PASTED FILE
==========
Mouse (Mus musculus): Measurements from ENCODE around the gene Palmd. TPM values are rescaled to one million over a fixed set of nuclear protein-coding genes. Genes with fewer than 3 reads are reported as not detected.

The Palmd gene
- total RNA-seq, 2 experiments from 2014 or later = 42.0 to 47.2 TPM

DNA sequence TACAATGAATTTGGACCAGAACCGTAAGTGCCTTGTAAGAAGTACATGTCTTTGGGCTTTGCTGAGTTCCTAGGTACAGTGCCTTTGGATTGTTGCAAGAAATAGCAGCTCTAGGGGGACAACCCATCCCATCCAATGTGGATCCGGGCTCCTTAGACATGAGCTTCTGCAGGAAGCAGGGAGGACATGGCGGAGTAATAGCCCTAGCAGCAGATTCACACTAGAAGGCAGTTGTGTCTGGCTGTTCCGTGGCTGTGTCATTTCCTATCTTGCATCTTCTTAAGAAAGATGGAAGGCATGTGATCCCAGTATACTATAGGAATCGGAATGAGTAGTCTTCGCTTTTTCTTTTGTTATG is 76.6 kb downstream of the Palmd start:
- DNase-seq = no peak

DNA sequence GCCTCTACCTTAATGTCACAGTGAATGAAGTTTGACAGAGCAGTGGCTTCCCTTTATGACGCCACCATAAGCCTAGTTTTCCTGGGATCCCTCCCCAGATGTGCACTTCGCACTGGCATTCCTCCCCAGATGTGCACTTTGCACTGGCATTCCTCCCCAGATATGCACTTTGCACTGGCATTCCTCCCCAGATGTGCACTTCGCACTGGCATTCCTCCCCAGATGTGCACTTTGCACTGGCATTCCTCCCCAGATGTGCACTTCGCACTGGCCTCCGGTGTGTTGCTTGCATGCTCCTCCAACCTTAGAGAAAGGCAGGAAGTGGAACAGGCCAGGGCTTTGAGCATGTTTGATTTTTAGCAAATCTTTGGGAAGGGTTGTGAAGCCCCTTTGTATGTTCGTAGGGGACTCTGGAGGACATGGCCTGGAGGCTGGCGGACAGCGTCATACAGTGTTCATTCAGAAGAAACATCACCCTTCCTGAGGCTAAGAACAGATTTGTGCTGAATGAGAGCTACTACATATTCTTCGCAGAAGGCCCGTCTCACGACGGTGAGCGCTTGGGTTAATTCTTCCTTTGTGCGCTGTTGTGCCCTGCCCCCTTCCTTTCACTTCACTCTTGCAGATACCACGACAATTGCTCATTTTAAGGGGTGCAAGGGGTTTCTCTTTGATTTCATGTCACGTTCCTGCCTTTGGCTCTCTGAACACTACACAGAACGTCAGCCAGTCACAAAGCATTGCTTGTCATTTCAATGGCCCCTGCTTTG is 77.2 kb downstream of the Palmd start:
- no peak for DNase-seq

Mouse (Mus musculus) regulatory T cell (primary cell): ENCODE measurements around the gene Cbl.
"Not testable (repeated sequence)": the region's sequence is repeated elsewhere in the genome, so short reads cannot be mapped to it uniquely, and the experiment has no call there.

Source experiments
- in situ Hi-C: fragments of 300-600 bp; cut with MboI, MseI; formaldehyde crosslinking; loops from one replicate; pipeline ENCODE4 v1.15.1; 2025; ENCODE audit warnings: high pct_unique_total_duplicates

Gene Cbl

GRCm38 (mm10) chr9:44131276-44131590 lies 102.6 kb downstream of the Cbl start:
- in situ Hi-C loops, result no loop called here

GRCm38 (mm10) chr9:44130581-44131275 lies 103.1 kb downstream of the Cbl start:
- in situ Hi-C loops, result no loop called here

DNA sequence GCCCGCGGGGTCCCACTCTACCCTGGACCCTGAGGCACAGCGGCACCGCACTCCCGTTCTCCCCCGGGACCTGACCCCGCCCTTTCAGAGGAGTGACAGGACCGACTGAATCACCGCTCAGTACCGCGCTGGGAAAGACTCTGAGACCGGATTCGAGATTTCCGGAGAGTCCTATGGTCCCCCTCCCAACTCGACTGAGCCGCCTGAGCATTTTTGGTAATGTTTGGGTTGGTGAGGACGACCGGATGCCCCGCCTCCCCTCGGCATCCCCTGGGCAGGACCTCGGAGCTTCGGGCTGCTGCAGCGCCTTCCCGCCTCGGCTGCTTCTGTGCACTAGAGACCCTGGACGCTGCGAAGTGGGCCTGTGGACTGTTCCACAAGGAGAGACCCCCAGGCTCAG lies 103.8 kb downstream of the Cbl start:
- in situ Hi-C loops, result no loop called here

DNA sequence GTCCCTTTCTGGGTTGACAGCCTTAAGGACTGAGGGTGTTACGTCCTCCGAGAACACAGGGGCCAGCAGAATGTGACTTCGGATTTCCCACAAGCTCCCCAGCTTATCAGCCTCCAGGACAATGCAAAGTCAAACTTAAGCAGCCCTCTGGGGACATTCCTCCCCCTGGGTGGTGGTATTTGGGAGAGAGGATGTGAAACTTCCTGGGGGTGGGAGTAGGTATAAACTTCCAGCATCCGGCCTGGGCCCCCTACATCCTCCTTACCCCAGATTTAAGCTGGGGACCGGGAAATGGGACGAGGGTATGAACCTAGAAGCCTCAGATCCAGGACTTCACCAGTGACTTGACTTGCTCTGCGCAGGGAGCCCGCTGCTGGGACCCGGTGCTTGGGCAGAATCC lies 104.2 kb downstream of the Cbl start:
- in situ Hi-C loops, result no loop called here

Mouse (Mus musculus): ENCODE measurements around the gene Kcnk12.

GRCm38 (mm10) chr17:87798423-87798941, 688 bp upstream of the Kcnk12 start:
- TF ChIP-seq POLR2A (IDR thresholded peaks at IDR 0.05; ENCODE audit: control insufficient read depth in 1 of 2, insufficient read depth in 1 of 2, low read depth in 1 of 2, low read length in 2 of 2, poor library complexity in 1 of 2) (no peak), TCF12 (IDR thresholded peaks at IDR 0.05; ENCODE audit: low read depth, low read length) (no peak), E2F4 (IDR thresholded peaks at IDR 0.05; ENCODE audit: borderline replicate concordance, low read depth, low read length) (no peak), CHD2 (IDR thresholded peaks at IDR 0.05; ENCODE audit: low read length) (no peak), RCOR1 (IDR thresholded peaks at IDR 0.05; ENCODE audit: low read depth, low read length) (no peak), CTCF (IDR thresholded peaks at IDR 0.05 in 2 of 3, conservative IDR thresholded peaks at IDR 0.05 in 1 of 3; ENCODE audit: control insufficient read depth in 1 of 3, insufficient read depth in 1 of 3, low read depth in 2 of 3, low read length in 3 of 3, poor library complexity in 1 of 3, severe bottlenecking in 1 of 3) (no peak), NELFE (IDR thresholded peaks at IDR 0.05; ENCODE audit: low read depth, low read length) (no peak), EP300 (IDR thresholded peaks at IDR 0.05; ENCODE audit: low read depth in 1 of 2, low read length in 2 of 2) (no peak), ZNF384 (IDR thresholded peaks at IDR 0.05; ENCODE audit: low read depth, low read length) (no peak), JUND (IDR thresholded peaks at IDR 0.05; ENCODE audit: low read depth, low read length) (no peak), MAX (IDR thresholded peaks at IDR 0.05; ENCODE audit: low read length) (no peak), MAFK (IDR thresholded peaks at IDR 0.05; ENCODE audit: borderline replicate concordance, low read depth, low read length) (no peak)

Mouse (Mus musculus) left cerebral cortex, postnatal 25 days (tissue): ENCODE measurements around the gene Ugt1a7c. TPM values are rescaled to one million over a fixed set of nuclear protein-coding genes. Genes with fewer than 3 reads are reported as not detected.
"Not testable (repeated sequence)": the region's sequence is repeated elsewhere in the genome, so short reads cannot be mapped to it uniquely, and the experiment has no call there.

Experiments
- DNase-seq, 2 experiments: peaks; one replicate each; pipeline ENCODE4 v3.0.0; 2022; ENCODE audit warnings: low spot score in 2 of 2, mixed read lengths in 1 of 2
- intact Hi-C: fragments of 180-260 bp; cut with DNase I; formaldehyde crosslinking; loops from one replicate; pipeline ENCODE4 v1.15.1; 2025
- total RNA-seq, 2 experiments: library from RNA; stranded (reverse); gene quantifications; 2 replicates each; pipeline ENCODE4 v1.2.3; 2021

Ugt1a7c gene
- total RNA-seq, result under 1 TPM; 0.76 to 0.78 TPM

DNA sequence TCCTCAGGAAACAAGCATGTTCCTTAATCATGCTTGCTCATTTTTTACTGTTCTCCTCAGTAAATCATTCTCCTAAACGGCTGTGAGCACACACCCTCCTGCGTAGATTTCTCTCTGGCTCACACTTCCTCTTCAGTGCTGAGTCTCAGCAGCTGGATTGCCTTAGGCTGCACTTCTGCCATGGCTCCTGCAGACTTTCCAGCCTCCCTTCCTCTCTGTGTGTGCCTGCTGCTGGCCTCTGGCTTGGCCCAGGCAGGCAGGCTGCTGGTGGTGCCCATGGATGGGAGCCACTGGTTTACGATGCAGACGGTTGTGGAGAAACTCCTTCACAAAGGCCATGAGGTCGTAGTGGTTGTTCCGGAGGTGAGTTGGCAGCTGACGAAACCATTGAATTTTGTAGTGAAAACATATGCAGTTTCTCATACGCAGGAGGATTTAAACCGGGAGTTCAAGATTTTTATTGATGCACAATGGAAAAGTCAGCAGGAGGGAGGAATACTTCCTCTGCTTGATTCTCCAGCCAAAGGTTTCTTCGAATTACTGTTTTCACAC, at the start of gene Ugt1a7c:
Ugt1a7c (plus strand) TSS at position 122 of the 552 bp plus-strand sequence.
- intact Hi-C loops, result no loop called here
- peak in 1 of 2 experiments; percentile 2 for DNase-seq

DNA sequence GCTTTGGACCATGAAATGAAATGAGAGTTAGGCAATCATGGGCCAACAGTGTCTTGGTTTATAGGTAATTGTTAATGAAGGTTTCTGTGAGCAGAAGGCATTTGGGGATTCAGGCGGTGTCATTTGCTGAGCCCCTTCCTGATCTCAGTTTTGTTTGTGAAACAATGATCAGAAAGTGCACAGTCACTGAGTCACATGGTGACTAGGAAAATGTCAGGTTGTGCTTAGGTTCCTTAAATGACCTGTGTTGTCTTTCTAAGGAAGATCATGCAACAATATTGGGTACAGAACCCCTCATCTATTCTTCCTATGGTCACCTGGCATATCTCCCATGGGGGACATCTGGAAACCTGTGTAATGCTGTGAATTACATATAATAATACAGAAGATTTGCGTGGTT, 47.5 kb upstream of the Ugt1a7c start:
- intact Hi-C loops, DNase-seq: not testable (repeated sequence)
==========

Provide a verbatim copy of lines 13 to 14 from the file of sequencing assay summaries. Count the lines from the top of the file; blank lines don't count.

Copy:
GRCm38 (mm10) chr9:44131276-44131590 lies 102.6 kb downstream of the Cbl start:
- in situ Hi-C loops, result no loop called here